Leprosy is a bacterial infectious disease that can cause severe skin sores and damage nerves in the limbs. This effect of this chronic infection can lead to disfigurement, discolouration, deformities, and lumps on the skin.
The outbreak of this disease can be seen on all continents. In ancient times, leprosy had been known as a contagious disease. However, in modern medical science, leprosy is not considered contagious. It only spreads if a person gets in contact with the nose and mouth droplets of a leprosy patient regularly.
This disease majorly affects skin, eyes, peripheral nerves, and upper respiratory tract with visible leprosy symptoms. Also, in most cases, the leprosy disease transmits through respiratory routes. Nonetheless, insects can not transmit leprosy.
Leprosy is caused by bacteria called mycobacterium leprae that grows slowly with time. Another name of this infectious disease is Hansen’s disease. This name was given after scientist Dr Gerhard Henrik Armauer Hansen, the discoverer of the bacteria -M. leprae.
Depending on the severity of signs and symptoms, leprosy can be classified into six categories.
Intermediate leprosy is the first stage of leprosy. During this early stage, the flat lesion is the symptom, and it does not show any progression if the patient has strong immunity.
This is a less severe and mild kind of leprosy. Tuberculoid leprosy shows patches of pale-coloured and flat skin with no sensation on it. Due to the nerve damage, patients cannot feel any sensation on the affected parts of their bodies. This infection can be healed by itself or also progressed to the next stage.
This infection has almost similar symptoms as the tuberculoid stage. However, the number of infections can be more, which can progress to tuberculoid or other advanced stages.
The symptoms are similar to the previous version of leprosy with numbness and reddish plaque. This infection can progress as well as regress to another stage.
This is mostly a cutaneous skin condition that includes several wounds with plaque, bumps, etc. that can advance or regress.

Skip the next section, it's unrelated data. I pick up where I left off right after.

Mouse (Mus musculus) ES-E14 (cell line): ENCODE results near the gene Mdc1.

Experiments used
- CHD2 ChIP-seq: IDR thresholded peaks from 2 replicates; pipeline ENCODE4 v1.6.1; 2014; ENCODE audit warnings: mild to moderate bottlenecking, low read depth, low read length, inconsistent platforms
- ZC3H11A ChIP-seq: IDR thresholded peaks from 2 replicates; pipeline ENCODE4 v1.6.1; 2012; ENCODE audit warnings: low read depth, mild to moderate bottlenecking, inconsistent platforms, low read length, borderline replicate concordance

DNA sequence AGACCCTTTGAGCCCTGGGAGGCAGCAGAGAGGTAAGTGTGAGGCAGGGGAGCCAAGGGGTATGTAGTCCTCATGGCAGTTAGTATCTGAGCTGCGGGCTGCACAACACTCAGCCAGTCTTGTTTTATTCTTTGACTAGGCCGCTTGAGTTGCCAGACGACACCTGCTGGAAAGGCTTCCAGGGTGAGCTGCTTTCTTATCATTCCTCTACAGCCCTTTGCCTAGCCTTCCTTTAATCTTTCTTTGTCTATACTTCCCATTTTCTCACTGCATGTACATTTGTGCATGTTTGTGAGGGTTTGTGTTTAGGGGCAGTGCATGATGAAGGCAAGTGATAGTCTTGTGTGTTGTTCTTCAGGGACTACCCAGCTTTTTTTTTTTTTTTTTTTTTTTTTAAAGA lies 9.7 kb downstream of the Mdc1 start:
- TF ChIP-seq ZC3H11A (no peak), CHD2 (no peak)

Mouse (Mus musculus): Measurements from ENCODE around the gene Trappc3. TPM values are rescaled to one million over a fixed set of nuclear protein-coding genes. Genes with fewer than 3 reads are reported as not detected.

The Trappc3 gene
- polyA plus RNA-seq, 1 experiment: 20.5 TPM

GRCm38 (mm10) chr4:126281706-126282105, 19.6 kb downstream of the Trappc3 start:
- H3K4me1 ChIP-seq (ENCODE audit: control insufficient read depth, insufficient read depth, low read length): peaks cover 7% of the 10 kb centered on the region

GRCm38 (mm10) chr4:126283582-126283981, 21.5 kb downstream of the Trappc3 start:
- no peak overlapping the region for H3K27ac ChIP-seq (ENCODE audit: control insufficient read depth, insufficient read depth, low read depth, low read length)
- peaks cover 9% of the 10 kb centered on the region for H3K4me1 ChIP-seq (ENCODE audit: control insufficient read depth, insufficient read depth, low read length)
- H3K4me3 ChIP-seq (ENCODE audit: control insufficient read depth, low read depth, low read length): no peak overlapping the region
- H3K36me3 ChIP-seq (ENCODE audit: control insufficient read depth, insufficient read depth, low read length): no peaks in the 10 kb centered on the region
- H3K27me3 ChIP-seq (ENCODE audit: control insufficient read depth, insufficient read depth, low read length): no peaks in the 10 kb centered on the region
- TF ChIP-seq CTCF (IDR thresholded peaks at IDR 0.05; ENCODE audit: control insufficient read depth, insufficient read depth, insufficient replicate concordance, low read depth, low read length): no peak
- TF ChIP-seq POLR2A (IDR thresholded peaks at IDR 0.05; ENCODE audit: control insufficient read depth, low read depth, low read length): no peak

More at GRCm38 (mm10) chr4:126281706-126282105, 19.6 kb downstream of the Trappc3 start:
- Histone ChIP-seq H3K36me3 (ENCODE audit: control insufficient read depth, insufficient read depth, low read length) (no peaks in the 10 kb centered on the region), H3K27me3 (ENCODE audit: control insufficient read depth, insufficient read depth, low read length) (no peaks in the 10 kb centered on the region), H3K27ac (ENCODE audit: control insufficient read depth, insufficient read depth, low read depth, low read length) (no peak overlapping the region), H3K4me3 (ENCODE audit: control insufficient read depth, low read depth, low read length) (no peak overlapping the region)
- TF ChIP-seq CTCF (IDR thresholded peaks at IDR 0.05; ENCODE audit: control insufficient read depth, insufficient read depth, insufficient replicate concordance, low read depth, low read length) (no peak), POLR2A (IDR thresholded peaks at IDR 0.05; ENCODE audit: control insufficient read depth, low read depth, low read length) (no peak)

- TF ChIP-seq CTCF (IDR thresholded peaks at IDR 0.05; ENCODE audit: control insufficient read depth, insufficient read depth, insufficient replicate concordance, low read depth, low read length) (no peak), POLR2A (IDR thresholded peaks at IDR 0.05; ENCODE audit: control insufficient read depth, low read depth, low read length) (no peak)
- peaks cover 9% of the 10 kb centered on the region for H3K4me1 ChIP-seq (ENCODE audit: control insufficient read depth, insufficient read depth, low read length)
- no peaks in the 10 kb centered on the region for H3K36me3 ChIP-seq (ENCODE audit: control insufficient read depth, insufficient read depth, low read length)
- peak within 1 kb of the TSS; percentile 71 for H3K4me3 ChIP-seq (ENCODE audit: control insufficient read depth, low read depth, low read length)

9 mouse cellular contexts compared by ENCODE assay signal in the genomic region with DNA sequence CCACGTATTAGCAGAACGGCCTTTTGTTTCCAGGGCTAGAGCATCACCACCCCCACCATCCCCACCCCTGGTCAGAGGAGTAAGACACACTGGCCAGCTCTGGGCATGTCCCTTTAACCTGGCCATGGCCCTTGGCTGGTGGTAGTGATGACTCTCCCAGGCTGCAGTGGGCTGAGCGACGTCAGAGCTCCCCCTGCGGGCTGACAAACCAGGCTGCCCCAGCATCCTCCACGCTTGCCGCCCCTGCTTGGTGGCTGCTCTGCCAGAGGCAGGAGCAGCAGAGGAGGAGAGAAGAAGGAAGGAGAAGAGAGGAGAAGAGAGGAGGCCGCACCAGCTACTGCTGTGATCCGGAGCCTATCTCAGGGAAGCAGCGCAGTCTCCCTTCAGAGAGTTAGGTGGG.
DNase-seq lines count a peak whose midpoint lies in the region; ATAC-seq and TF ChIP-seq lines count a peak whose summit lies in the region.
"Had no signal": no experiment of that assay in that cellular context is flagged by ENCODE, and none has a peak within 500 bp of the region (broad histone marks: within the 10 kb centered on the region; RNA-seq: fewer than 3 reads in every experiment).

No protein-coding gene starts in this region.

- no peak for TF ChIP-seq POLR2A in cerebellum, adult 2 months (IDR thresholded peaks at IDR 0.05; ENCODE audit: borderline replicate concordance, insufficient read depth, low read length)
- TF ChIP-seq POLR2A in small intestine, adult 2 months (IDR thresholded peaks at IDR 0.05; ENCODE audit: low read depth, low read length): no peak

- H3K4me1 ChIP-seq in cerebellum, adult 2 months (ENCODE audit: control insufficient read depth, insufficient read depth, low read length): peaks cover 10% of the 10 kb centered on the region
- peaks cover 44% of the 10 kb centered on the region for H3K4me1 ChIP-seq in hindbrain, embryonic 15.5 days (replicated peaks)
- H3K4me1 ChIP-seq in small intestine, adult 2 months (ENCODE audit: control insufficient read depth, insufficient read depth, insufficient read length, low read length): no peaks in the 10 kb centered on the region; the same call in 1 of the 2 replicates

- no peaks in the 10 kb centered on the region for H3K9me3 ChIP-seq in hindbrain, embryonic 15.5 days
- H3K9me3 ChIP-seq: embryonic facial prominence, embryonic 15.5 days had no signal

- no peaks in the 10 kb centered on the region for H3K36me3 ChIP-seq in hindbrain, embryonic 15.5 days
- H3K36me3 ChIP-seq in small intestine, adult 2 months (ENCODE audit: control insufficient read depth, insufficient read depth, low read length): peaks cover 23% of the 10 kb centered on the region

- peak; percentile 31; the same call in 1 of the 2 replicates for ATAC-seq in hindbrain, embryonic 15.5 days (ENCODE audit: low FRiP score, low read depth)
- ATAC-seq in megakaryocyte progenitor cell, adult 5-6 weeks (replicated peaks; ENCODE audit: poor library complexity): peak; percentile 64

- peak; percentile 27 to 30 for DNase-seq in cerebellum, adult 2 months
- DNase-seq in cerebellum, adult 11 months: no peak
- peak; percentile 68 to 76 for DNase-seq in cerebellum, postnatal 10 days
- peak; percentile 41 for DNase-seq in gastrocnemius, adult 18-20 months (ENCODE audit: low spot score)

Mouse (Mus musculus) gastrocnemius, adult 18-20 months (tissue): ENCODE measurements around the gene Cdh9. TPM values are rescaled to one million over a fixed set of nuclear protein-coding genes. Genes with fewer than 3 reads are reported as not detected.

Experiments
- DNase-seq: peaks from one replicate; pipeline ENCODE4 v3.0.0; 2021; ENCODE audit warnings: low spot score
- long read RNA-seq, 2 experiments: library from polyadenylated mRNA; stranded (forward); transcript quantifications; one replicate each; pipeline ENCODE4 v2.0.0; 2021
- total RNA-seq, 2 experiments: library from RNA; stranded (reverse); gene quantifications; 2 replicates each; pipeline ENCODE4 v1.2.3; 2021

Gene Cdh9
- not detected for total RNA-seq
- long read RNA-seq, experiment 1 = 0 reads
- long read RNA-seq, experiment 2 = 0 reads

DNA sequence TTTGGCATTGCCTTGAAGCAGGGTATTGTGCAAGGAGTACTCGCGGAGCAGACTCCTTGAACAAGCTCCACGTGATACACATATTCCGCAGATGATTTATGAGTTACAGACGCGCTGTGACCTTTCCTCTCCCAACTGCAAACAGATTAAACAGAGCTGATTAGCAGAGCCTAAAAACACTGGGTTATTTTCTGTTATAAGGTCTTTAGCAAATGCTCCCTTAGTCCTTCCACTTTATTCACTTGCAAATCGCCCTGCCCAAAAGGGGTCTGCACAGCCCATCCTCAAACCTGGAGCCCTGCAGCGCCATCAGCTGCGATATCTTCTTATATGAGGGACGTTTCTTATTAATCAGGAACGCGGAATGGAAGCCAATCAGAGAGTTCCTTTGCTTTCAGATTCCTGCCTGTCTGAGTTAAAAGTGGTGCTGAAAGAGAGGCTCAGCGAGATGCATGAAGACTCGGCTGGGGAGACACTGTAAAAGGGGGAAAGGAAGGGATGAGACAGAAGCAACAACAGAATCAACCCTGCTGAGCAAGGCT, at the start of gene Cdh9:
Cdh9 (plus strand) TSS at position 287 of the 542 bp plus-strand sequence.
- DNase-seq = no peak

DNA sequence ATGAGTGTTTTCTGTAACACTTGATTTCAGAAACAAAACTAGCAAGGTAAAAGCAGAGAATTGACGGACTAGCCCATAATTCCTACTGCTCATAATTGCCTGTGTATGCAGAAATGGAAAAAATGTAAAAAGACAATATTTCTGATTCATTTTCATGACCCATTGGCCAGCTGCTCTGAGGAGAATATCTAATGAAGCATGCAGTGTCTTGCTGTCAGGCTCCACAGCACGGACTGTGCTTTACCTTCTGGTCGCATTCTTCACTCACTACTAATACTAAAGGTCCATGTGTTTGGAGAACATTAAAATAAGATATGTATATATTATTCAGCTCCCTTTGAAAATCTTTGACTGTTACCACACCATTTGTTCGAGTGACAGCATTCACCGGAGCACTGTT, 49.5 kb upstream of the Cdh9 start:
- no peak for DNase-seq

It is the most infectious and severe type of leprosy among all with multiple lesions. The affected body parts can have numbness, bumps, rashes, and muscle weakness. Severe symptoms can include hair loss, limb weakness, and body parts like the male reproductive system, kidney and nose can get affected. Moreover, this type of leprosy never regresses.
1. Leprosy is Caused By Which Bacteria?
Ans. The bacteria called mycobacterium leprae is the reason for leprosy.
2. How Many Types of Leprosy are There?
Ans. Six types of leprosy are there –
The initial signs of leprosy appear on the skin, and then these gradually move towards peripheral nerves situated on the outside of the brain and spinal cord. The period between symptoms appearance and being exposed is termed as the incubation period.
Doctors find it difficult to diagnose if this period increases.
Bleeding from nose
Growth or bumps on the skin
Enlargement of nerves.
Visible ulcers on feet sole.
Dry, stiff, and thick skin.
Paralysis and muscle weakness.
Numbness on different body parts like arms, hands, legs, and feet.
Lesions without any sensation on them.
Vision problems that can even lead to blindness.
Depending on leprosy symptoms, this disease is diagnosed by skin test or biopsy of the lesion. Based on the type of infection, the treatment process is chosen.
Doctors prescribe one or multiple antibiotics for a long-time to treat leprosy. Sometimes the medicine can last more than one year. However, antibiotics can only treat bacteria. Thus, to reduce the nerve pain, doctors recommend some anti-inflammatory drugs.
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1. What is the Definition of Leprosy?
Ans. It is a bacterial infectious disease that initially affects skin with wounds and later progresses to the peripheral nerve.
2. What Causes Leprosy?
Ans. A bacteria called mycobacterium leprae causes leprosy.
3. How is Leprosy Treated?
Ans. Leprosy, a bacterial disease, is treated with the help of antibiotics. Notably, it takes a long time to cure an individual of leprosy.